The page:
The Lorax – Dr. Seuss again.
Edward Rochester in Charlotte Emily Brontë’s Jane Eyre.
Joelle van Dyne from David Foster Wallace’s Infinite Jest.
W.P. Inman from Cold Mountain by Charles Frazier.
Lawrence Selden in Edith Wharton’s The House of Mirth.
Oedipa Maas from Thomas Pynchon’s The Crying Of Lot 49.
And just to add another female…
Lisbeth Salander from Stieg Larsson’s The Girl With The Dragon Tattoo.

Image thanks
Main image by Annie Spratt on Unsplash
Smaller photo by Sandy Millar on Unsplash

17 thoughts on “Date the book

  1. Ooo good game!

    Well seeing as I love film adaptations of Thomas Hardy novels, I find them challenging reading and hard work
    and alas rarely finish but hey rural Dorset appears so beautiful. Anyways Tess Durbeyfield would be a memorable dinner date, a simple shy naïve young (attractive) country girl………..but has to be said desperately unlucky!

    Liked by 2 people

    1. I imagine rural Dorset was lovely for the wealthy. Anything that stopped Tess meeting Alec d’Urberville sounds a good idea – if less of a plot!

      Liked by 1 person

  2. Miss Marple. Because she could help me to figure things out.

    Liked by 1 person

    1. That also gives a relaxing image of taking tea in St. Mary Mead.

      Liked by 1 person

  3. Wizard Harry Dresden, from the Dresden Files and he’s already in Chicago. LOL

    Liked by 1 person

    1. Ooh I don’t know that one; I’ll look out for it.

      Like

      1. It’s a long series. I think there are 17 books, all in Chicago. It’s a fabulous series and gets better around the 4th book. 🙂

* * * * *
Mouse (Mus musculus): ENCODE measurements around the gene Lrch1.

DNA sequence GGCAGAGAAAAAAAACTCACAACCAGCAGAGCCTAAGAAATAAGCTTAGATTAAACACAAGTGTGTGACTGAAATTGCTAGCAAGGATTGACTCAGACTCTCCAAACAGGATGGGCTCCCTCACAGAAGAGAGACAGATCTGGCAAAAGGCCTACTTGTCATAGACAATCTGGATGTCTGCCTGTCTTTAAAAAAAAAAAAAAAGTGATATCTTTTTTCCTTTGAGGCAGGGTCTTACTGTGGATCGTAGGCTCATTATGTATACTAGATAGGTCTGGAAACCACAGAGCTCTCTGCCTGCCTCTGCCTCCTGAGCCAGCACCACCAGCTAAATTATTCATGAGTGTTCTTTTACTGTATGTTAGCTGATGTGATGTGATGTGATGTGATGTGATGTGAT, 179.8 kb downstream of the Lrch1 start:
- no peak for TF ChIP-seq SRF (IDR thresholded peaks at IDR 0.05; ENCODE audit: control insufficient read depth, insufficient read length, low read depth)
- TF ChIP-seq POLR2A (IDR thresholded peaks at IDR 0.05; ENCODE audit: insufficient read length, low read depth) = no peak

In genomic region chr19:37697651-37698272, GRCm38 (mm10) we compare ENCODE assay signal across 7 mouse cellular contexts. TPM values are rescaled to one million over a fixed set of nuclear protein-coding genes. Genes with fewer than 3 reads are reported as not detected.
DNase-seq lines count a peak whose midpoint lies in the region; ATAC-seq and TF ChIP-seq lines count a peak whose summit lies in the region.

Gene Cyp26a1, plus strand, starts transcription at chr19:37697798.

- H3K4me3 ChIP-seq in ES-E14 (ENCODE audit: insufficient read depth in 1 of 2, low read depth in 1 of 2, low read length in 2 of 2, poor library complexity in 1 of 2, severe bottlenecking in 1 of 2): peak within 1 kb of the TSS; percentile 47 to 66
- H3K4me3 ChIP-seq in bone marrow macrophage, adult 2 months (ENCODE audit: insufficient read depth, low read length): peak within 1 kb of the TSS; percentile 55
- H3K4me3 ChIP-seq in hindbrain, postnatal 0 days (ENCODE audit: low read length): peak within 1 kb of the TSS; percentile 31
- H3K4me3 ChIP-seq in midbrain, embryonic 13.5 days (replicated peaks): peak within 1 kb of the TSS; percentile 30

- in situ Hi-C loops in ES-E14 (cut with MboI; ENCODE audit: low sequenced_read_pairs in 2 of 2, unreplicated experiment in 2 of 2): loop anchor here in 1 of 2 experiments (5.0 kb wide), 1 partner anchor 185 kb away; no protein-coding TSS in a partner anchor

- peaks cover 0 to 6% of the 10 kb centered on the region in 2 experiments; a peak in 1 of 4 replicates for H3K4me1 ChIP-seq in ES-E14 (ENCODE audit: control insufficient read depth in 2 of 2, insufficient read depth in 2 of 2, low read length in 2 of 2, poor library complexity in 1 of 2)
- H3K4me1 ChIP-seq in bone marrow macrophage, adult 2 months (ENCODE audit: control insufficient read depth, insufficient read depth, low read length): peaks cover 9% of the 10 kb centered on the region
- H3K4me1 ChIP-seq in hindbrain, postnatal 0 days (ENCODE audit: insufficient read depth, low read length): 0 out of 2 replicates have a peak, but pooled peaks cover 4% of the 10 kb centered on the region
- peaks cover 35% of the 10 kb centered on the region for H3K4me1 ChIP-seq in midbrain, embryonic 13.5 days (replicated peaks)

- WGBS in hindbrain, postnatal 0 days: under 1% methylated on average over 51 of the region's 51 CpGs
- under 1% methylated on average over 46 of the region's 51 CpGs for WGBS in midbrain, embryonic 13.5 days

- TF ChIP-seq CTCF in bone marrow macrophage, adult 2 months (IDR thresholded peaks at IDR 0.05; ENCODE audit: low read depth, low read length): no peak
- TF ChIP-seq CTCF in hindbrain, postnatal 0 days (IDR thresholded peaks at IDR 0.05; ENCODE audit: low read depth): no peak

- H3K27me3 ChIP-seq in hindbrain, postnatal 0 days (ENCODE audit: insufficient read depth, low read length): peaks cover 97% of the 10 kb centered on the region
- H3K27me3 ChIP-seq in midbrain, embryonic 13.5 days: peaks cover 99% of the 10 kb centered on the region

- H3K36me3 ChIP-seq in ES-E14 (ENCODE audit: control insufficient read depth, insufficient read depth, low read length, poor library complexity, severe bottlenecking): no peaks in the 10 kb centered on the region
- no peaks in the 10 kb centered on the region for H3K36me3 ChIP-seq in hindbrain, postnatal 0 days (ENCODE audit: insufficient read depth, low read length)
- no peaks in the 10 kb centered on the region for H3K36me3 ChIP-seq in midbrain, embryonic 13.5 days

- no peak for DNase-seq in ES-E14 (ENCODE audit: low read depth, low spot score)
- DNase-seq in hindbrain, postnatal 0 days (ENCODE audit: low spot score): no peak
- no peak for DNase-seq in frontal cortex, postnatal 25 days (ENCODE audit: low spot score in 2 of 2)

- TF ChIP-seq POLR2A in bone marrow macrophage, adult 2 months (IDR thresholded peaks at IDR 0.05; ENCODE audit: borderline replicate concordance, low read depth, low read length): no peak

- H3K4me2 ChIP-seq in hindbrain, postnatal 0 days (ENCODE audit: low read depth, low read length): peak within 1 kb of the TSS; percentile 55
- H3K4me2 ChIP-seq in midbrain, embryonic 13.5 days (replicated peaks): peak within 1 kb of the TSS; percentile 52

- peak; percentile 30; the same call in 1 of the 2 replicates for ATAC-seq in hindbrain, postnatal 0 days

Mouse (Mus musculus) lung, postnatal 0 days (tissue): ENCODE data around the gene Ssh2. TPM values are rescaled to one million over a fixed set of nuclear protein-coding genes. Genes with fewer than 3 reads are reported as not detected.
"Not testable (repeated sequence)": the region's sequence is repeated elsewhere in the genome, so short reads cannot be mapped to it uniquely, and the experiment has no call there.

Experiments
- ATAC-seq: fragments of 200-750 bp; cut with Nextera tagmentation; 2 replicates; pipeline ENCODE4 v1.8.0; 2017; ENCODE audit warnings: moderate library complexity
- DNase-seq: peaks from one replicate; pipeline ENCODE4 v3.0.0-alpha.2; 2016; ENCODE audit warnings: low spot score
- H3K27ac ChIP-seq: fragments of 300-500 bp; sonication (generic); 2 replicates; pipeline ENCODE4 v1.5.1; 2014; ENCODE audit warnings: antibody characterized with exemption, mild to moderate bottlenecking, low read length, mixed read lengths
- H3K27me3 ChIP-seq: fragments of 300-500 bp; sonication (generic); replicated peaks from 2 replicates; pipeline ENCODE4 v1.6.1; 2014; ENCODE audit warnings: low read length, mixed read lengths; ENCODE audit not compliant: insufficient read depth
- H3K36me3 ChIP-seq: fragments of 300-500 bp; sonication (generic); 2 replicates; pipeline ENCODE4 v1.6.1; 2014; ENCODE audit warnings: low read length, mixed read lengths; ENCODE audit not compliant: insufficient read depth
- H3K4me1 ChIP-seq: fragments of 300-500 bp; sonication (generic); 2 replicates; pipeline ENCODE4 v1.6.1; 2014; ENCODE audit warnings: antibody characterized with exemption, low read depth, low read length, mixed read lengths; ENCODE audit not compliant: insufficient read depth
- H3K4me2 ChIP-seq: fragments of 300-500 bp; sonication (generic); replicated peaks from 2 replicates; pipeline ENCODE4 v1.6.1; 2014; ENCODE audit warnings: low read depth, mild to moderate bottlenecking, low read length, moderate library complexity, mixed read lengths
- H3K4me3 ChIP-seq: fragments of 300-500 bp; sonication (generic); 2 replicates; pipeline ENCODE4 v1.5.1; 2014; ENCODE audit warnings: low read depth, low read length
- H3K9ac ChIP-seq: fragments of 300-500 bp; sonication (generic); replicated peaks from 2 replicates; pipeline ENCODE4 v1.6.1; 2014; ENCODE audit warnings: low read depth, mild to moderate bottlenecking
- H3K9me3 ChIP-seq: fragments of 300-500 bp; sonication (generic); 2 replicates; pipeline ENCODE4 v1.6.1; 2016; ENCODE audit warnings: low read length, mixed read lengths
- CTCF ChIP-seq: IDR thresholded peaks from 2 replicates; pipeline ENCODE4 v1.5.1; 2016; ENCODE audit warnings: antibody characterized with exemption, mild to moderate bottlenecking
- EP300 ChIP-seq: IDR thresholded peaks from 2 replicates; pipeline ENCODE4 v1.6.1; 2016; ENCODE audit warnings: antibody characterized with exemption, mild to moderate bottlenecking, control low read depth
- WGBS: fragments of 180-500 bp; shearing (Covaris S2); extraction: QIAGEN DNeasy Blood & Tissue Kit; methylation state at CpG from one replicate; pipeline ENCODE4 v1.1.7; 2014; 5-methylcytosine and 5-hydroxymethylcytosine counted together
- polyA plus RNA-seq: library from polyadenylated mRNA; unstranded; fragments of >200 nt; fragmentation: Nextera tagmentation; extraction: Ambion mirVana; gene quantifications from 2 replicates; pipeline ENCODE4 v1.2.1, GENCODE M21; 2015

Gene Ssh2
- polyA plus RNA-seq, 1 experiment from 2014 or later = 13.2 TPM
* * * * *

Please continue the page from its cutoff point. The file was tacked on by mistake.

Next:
Liked by 1 person

        1. Sounds good, thanks for the recommendation.

          Like

  4. I have no idea. Probably some sort of survivalist who would be patient with me!

    Liked by 1 person

    1. It would be great to meet an expert from a non-fiction book, or historical character.

      Like

  5. Definitely Darcy.

    Liked by 1 person

  6. Gatsby or another Fitzgerald main character would be my choice. There are many contemporary ones too that could make for good company.

    Liked by 1 person

    1. The ‘top twenty’ options do seem to run out in around the 1930s!

      Liked by 2 people

  7. Nino, absolutely! Even though I get so exasperated with him!

    Inman from Cold Mountain, also yes, presumably he looks likeJude Law, as in the movie? 😁

    Liked by 1 person

    1. Not just me on Nino! Yes, once a film is made, it’s hard not to have those characters in your head – I am afraid Atticus Finch is heavily influenced by Gregory Peck in his beautiful heyday.

      Like

  8. only Edward Rochester… ah, I loved (and still love) this guy 💙

    Liked by 1 person

    1. Yeah, whilst he’s not in my romantic top 10, I feel drawn to Rochester too. Maybe because whilst he got it badly wrong, his mistakes were understandably human ones (okay, in the context of the day). Plus he wasn’t meant to be ludicrously handsome!

      Like